1. @Twin Mom- I hadn’t really thought of the sunscreen concept as a barrier to going outside. It is possible that some families make a huge production out of going outside, which means kids go outside less often. But if the kids were demanding it all the time, too, I think parents would figure something else out. My sense is there’s a lot of TV and video game time, though I’ll find out for sure when I get my hands on a summary of this data set! I can’t wait 🙂

      1. We definitely feel the sunscreen barrier to going outside in our family. I feel it myself. We are all extremely fair and burn easily–even in the Northeastern US where we live. And I just dislike the feel of sunscreen on my skin. I am trying another new one this year–“breakout free” Neutrogena. It’s okay, and less greasy than usual, but expensive. And I still break out.

        But we could go outside more in the morning and evening. And we do belong to the town pool, which is much better than having to maintain one in your own yard.

        1. I have been finding that evenings are good in summer for more outdoor time. It’s light but cooler – a definite plus.

  2. Depending on how old the kids are, and where you live, it may not be safe to let kids go out to play, even in their own yard, unsupervised. I know my own kid is too little to be out there without me watching.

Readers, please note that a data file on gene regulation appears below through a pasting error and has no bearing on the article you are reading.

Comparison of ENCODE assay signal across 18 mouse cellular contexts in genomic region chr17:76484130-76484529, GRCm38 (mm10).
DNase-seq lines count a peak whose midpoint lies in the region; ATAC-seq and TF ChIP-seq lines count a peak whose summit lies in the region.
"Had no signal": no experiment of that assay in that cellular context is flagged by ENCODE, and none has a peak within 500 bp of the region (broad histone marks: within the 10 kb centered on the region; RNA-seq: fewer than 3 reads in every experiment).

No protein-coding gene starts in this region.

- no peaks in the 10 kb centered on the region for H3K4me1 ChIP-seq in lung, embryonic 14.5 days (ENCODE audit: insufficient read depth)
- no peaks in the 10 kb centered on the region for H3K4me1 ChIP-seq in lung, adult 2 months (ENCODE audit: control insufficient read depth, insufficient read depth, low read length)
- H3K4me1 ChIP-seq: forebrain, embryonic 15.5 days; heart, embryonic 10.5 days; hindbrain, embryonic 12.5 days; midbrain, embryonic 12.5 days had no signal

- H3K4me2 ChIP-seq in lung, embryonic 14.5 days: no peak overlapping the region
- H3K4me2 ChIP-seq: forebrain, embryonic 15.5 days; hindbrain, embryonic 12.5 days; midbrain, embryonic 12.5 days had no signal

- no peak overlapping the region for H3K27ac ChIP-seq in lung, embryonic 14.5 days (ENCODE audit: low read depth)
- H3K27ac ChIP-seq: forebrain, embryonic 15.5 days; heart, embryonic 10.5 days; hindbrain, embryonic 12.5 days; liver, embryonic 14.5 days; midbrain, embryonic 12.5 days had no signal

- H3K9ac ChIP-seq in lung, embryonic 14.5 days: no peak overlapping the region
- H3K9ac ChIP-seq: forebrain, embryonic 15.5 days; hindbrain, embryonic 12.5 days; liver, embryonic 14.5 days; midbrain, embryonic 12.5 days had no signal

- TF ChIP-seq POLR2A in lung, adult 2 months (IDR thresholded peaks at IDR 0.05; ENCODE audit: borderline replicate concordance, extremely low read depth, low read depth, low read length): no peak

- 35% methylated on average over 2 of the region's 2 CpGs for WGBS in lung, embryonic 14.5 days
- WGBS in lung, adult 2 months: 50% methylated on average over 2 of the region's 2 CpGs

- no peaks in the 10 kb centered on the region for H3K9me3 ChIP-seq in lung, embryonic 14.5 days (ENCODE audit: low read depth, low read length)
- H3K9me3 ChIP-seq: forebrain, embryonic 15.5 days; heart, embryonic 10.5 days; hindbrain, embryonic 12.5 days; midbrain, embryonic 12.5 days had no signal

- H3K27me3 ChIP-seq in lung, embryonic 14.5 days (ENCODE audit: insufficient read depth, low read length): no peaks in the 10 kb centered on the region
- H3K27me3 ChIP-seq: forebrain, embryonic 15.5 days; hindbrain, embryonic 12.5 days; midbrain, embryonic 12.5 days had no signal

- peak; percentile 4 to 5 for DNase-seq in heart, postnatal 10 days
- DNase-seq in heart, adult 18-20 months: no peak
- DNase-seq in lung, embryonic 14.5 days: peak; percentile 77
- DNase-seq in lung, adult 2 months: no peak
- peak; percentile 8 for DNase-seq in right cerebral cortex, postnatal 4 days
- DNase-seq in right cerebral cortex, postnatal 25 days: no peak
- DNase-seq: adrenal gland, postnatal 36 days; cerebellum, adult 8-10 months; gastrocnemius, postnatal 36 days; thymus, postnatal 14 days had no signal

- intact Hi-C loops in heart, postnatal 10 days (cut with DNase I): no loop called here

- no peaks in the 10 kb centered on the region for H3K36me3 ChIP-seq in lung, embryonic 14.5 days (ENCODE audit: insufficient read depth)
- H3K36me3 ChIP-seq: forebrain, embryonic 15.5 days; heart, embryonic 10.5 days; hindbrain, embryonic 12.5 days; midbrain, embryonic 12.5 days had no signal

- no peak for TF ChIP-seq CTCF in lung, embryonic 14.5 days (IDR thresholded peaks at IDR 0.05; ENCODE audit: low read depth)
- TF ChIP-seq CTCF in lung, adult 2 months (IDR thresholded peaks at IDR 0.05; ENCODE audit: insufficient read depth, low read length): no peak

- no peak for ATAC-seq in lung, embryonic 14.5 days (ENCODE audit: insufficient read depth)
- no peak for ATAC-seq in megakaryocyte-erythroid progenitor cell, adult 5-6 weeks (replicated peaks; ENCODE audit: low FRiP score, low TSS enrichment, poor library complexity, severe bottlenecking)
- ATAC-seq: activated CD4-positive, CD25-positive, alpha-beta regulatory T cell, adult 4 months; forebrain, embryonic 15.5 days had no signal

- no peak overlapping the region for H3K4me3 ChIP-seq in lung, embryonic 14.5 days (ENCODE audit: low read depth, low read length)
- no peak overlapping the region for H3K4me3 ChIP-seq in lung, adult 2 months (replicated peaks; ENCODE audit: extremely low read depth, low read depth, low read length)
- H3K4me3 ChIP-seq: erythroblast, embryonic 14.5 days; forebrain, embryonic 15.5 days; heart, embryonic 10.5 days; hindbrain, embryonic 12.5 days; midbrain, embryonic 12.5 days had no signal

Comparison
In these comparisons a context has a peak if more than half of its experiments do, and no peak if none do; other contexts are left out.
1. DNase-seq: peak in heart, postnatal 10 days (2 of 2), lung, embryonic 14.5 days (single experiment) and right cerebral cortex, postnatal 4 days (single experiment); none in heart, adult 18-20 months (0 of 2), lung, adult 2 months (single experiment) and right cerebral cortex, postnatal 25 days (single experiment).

Also, we have a dog poo issue that we need to be better about dealing with, but until we get better at picking it up daily, I worry about that too.

    We do spend a lot of time out on our deck, though, when it is finally nice out here. Which isn’t very often in Seattle 😉

  3. I remember reading about that study when it came out. We spend far more time than that outside- we spend several hour outside in our backyard over the weekend, for instance, and roughly 30 minutes out there this evening, after dinner. But my kids are young and still spend all of their “spare” time with us (i.e., all the time they aren’t in day care). I wonder if the statistics would look different if they broke them down by age of kids. When they get older and start having their own agendas, I suspect we’ll spend less time outside as a family. But maybe then my husband and I can spend more time outside relaxing.
    FWIW, we live in San Diego and consider sunscreen a requirement for any outside time that isn’t after dinner, and I don’t think that has ever been an impediment to us. We use the spray sunscreen, with a stick sunscreen for the kids’ faces. It takes very little time, and for the most part, the kids don’t fight us on it (anymore- Pumpkin went through a sunscreen fighting phase, but the promise of outside time usually sorted that out).

  4. I’m floored. Although with the 105 degree weather we’ve been having, we haven’t been using the backyard either. (Yes, the backyard was a major selling point when we bought our house!)

    But yesterday was a cool 75 degrees and we spent 3 hours in the backyard, maybe a little more. We even ate outside to enjoy the cool day.

    Looking forward to more info from that time study.